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9 Celebrities #DemandClimateAction at Emmy's as Temperatures Reached 100ºF

Climate

If you were watching the Emmy's last night, you might have been wondering why some actors were wearing those little green ribbons on their lapel.

The ribbon was part of the Natural Resource Defense Council's (NRDC) campaign of support for President Obama’s climate plan. NRDC is circulating a petition online to demand global leaders take strong action on climate change. The petition will be delivered at the UN Paris climate talks later this year.

The celebrities were using the high-profile event to raise awareness about the need to take strong action on climate change. Actors such as Jeffrey Tambor, who won the Emmy for Outstanding Actor in a Comedy for Transparent, donned the ribbon. As did his co-star Gabby Hoffman. Julia Louis-Dreyfus, who won the Emmy for Outstanding Actress in a Comedy for Veep also showed support along with Louis CK, Don Cheadle and Mandy Patinkin.

Laurie David, her husband and her friend all wore the green ribbon as well. David produced An Inconvenient Truth and, most recently, teamed up with Katie Couric to executive produce Fed Up, a film about the causes of obesity in the U.S.

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The stars could not have picked a better time to show their support for climate action because the temperature in Los Angeles on Sunday reached 100 degrees Fahrenheit—making it the hottest Emmy's ever. As celebrities used fans to cool themselves off, they just could not get over how hot is was. "I'm too hot to talk," Ricky Gervais told Ryan Seacrest via New York Daily News. "I got out the car and it was like stepping into an oven."

Miss Universe 2012 winner Olivia Culpo almost fainted on the red carpet because of the heat.

Mario Lopez was so hot he sweated through at least one shirt:

Time for another shirt change... #Emmys #RedCarpetScorcher #WetTShirtContest

A photo posted by Mario Lopez (@mariolopezextra) on

I marinated in my own sweat all day... #Emmys #ConstantShirtChanges #PeopleFainting A photo posted by Mario Lopez (@mariolopezextra) on

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A volcano erupts on New Zealand's Whakaari/White Island on Dec. 9, 2019. Michael Schade / Twitter

A powerful volcano on Monday rocked an uninhabited island frequented by tourists about 30 miles off New Zealand's coast. Authorities have confirmed that five people died. They expect that number to rise as some are missing and police officials issued a statement that flights around the islands revealed "no signs of life had been seen at any point,", as The Guardian reported.

"Based on the information we have, we do not believe there are any survivors on the island," the police said in their official statement. "Police is working urgently to confirm the exact number of those who have died, further to the five confirmed deceased already."

The eruption happened on New Zealand's Whakaari/White Island, an islet jutting out of the Bay of Plenty, off the country's North Island. The island is privately owned and is typically visited for day-trips by thousands of tourists every year, according to The New York Times.

Michael Schade / Twitter

At the time of the eruption on Monday, about 50 passengers from the Ovation of Seas were on the island, including more than 30 who were part of a Royal Caribbean cruise trip, according to CNN. Twenty-three people, including the five dead, were evacuated from the island.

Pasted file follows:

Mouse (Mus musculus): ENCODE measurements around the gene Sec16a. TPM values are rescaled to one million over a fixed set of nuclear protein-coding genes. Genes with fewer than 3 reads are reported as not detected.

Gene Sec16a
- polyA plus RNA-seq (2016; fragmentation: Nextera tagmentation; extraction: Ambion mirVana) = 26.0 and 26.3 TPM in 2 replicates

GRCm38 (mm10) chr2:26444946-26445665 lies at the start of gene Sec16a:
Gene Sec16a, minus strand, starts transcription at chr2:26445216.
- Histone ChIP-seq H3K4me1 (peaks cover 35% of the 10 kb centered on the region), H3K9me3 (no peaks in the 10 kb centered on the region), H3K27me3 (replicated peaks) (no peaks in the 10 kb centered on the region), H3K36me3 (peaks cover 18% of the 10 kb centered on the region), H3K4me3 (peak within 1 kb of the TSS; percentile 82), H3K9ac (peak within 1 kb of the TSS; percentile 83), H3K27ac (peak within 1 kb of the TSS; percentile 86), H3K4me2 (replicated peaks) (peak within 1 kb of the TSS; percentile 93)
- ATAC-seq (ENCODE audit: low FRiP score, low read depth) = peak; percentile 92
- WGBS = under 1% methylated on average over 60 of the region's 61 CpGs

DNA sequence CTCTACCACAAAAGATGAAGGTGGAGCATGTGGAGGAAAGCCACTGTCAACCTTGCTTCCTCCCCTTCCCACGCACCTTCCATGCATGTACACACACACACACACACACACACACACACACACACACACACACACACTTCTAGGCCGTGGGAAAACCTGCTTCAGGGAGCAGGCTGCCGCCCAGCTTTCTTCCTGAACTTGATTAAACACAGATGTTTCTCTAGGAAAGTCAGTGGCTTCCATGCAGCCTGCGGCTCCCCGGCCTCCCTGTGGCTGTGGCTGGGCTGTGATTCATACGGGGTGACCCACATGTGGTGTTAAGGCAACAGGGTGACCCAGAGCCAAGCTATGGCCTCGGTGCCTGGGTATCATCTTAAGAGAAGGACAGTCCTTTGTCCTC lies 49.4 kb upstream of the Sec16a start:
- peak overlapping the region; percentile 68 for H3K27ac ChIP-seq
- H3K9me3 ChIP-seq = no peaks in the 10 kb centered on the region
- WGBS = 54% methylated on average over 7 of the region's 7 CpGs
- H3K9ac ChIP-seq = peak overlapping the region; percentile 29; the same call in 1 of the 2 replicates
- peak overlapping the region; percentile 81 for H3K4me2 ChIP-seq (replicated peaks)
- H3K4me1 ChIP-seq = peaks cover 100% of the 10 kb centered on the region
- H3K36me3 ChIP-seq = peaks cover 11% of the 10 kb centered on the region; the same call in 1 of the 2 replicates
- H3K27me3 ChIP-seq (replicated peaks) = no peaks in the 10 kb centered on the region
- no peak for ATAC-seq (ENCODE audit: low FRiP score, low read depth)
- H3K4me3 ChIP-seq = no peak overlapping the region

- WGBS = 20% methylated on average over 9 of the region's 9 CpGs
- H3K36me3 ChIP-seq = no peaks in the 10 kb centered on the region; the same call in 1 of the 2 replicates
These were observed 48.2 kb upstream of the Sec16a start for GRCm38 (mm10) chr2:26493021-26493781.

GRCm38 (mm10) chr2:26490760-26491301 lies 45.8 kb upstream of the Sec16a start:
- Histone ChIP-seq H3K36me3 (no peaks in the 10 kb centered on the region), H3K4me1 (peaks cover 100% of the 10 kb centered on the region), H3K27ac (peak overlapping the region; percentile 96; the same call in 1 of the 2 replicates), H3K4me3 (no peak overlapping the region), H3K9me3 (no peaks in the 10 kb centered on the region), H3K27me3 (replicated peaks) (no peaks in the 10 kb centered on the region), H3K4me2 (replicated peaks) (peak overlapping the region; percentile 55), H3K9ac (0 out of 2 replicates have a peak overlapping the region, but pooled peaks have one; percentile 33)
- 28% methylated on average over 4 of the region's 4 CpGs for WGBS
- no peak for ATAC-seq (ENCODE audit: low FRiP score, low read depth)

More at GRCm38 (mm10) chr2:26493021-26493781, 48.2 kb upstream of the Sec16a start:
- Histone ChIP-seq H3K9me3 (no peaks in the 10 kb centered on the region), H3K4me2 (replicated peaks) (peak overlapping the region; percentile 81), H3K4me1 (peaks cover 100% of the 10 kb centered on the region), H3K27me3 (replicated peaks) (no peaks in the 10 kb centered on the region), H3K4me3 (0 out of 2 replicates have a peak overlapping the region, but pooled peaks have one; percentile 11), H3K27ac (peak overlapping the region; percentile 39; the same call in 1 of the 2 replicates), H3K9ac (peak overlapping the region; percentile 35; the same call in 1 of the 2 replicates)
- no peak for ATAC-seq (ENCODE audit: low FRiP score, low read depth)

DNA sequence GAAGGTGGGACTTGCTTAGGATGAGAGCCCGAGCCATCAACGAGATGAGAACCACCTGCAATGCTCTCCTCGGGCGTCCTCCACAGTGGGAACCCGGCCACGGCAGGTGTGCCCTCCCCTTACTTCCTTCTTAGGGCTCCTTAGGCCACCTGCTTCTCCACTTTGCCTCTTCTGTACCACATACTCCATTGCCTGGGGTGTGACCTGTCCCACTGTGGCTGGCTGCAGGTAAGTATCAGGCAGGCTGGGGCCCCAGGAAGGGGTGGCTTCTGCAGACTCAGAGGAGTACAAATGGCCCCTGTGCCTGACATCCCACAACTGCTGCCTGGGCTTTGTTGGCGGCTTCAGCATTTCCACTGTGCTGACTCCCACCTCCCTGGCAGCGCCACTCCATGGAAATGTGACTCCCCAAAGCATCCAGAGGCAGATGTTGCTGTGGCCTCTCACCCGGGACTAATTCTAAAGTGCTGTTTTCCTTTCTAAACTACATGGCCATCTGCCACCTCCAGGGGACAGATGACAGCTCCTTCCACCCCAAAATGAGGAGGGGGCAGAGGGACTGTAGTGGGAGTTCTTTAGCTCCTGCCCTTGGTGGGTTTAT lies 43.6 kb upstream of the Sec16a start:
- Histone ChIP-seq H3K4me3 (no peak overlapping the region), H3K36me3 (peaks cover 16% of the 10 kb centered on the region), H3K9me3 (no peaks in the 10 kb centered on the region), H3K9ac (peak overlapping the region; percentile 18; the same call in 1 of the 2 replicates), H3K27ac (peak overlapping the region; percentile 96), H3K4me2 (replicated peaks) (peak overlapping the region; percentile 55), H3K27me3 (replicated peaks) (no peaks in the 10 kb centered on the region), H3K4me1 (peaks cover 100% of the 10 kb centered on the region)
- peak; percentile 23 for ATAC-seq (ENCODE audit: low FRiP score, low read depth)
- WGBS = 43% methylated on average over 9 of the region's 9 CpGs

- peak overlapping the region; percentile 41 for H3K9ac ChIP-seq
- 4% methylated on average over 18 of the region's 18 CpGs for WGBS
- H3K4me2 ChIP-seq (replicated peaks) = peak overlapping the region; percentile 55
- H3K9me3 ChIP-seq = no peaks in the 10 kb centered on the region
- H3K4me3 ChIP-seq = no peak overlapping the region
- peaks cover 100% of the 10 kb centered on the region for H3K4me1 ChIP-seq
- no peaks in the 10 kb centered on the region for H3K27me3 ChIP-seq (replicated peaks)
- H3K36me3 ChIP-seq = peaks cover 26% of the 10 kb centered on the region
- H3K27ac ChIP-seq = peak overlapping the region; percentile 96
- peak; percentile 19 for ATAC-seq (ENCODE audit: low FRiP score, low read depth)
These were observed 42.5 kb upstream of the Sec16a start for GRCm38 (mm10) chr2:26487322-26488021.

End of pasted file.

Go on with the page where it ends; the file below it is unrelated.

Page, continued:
The eruption occurred at 2:11 pm local time on Monday, as footage from a crater camera owned and operated by GeoNet, New Zealand's geological hazards agency, shows. The camera also shows dozens of people walking near the rim as white smoke billows just before the eruption, according to Reuters.

Police were unable to reach the island because searing white ash posed imminent danger to rescue workers, said John Tims, New Zealand's deputy police commissioner, as he stood next to Prime Minister Jacinda Ardern in a press conference, as The New York Times reported. Tims said rescue workers would assess the safety of approaching the island on Tuesday morning. "We know the urgency to go back to the island," he told reporters.

"The physical environment is unsafe for us to return to the island," Tims added, as CNN reported. "It's important that we consider the health and safety of rescuers, so we're taking advice from experts going forward."

Authorities have had no communication with anyone on the island. They are frantically working to identify how many people remain and who they are, according to CNN.

Geologists said the eruption is not unexpected and some questioned why the island is open to tourism.

"The volcano has been restless for a few weeks, resulting in the raising of the alert level, so that this eruption is not really a surprise," said Bill McGuire, emeritus professor of geophysical and climate hazards at University College London, as The Guardian reported.

"White Island has been a disaster waiting to happen for many years," said Raymond Cas, emeritus professor at Monash University's school of earth, atmosphere and environment, as The Guardian reported. "Having visited it twice, I have always felt that it was too dangerous to allow the daily tour groups that visit the uninhabited island volcano by boat and helicopter."

The prime minister arrived Monday night in Whakatane, the town closest to the eruption, where day boats visiting the island are docked. Whakatane has a large Maori population.

Ardern met with local council leaders on Monday. She is scheduled to meet with search and rescue teams and will speak to the media at 7 a.m. local time (1 p.m. EST), after drones survey the island, as CNN reported.

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